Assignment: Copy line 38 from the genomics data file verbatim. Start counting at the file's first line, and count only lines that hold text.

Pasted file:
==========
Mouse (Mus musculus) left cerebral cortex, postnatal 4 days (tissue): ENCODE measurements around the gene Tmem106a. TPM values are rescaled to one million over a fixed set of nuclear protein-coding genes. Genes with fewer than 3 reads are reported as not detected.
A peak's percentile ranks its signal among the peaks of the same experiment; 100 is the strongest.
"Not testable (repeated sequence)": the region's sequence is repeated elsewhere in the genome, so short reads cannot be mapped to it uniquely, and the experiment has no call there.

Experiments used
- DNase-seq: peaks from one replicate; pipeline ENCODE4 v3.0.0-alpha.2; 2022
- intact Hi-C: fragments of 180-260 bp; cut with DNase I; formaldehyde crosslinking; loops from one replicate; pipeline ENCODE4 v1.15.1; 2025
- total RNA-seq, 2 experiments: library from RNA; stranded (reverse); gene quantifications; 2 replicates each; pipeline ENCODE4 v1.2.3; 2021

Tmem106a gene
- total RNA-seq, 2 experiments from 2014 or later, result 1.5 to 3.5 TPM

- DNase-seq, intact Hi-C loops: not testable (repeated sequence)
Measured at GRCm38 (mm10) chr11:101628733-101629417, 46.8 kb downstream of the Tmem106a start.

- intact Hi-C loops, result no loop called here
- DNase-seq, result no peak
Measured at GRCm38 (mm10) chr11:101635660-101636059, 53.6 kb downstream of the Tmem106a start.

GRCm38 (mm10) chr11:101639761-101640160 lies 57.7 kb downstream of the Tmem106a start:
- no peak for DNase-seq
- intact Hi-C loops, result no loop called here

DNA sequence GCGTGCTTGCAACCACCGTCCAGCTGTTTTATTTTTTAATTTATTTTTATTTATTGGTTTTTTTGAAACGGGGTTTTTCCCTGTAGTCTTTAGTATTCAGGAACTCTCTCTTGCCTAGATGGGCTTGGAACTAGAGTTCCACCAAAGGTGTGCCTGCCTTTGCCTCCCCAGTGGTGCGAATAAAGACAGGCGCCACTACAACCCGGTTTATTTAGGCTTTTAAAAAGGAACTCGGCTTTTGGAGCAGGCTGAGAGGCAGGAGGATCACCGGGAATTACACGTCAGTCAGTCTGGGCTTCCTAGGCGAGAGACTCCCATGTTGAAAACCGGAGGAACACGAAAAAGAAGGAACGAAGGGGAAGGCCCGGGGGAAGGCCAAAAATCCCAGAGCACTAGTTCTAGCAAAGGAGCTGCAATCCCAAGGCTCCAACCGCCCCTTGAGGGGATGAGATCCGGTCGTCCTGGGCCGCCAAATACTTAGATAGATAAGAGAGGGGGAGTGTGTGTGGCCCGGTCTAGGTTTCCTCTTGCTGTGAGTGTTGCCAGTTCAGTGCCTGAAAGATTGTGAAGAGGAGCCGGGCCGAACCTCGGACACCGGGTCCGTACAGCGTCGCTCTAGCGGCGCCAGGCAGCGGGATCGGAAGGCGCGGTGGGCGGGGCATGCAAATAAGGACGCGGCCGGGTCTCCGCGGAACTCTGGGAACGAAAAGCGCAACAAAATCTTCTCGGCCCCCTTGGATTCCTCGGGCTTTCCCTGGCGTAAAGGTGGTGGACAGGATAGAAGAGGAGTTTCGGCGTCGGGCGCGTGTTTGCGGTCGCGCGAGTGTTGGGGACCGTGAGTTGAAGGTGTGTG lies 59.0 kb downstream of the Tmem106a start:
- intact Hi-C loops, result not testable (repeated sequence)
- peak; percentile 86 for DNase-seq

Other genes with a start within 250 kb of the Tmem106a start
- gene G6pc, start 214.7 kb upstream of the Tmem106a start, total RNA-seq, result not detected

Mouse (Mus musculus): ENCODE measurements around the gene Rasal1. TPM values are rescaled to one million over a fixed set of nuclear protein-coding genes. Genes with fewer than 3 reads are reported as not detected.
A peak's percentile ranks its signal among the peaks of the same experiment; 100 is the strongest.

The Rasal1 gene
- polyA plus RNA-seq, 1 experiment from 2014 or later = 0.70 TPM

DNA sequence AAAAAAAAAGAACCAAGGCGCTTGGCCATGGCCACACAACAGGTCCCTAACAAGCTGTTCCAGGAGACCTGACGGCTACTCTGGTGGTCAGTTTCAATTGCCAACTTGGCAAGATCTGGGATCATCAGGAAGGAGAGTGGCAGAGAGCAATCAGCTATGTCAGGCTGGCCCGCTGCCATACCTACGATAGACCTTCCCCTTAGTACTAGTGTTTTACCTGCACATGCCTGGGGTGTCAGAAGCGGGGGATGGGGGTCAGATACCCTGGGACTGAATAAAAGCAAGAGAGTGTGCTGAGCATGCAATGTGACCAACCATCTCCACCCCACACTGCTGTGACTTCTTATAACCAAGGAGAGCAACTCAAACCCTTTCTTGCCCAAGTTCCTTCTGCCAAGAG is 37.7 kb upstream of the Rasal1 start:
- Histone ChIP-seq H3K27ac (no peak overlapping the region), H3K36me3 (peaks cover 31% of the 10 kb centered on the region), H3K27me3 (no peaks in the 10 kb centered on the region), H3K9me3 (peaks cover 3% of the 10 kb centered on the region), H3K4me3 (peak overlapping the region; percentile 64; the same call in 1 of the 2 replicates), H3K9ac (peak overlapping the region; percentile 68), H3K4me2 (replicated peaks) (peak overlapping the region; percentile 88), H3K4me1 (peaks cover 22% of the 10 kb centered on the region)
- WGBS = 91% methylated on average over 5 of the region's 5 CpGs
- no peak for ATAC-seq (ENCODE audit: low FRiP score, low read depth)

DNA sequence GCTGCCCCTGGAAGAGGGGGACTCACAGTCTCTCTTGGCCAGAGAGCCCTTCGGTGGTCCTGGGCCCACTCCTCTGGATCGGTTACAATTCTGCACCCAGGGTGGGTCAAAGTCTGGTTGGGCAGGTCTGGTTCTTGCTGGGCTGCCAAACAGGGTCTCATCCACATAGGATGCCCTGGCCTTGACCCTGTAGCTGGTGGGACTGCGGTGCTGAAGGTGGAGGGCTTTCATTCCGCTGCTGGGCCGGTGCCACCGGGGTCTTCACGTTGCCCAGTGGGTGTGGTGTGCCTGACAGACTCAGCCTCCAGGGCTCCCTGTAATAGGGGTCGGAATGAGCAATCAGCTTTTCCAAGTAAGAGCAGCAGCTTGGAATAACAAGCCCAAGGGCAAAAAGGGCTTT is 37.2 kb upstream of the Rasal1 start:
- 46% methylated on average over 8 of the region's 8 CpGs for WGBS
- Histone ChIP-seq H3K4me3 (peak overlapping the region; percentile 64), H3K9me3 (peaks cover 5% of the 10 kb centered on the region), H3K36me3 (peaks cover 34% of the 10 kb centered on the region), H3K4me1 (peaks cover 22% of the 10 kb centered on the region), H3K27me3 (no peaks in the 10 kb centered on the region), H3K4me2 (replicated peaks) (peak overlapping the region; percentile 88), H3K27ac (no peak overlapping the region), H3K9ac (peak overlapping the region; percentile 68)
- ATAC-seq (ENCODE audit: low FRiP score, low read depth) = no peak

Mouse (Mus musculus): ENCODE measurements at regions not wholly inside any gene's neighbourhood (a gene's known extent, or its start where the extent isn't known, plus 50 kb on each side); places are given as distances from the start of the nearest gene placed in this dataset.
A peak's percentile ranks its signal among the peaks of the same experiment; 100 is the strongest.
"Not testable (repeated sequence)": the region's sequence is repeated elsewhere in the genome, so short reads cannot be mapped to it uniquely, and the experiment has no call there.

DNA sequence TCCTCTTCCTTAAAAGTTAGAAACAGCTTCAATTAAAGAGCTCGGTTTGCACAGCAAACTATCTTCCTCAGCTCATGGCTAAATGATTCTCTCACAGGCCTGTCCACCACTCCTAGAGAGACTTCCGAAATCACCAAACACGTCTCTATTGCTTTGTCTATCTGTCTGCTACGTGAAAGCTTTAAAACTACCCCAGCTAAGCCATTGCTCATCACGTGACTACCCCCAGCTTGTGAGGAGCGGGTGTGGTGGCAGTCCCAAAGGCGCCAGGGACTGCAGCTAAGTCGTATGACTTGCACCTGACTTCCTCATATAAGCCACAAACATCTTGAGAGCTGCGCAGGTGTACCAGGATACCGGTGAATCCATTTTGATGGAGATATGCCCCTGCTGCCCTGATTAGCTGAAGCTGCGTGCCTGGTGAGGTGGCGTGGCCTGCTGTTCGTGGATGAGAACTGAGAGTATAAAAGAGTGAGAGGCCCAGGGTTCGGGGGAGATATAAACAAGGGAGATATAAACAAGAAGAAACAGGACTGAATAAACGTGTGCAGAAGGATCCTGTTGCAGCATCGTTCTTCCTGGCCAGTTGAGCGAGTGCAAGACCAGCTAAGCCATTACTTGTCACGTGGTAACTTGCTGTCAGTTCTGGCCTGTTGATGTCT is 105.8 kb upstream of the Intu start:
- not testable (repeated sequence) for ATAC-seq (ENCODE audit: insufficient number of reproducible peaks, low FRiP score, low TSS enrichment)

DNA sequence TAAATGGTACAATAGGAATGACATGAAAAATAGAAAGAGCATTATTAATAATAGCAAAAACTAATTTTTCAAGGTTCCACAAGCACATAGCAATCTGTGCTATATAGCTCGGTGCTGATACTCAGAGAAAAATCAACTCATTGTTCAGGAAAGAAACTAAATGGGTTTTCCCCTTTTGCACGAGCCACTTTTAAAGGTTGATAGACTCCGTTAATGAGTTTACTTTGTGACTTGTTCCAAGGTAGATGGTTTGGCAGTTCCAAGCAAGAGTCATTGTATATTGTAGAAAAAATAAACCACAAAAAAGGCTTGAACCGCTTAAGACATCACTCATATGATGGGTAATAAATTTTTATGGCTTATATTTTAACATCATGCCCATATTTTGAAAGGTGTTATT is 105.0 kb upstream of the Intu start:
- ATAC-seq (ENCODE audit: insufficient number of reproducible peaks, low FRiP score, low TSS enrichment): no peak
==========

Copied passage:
DNA sequence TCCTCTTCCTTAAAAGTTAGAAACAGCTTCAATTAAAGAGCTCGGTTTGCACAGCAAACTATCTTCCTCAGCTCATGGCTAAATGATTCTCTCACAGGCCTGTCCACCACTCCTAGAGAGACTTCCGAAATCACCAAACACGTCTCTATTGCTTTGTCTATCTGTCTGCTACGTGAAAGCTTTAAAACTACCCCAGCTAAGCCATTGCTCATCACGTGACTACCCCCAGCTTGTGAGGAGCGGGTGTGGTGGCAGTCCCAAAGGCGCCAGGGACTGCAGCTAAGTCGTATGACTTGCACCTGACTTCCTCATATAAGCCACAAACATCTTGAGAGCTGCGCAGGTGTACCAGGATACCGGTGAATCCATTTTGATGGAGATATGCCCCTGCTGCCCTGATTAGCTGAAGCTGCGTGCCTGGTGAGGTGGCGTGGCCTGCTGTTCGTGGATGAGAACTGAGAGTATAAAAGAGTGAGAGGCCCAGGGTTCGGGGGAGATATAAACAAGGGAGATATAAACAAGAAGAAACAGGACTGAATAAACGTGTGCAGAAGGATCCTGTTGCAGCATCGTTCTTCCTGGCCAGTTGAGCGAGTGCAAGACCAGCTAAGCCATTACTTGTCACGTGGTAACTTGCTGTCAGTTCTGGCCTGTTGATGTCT is 105.8 kb upstream of the Intu start: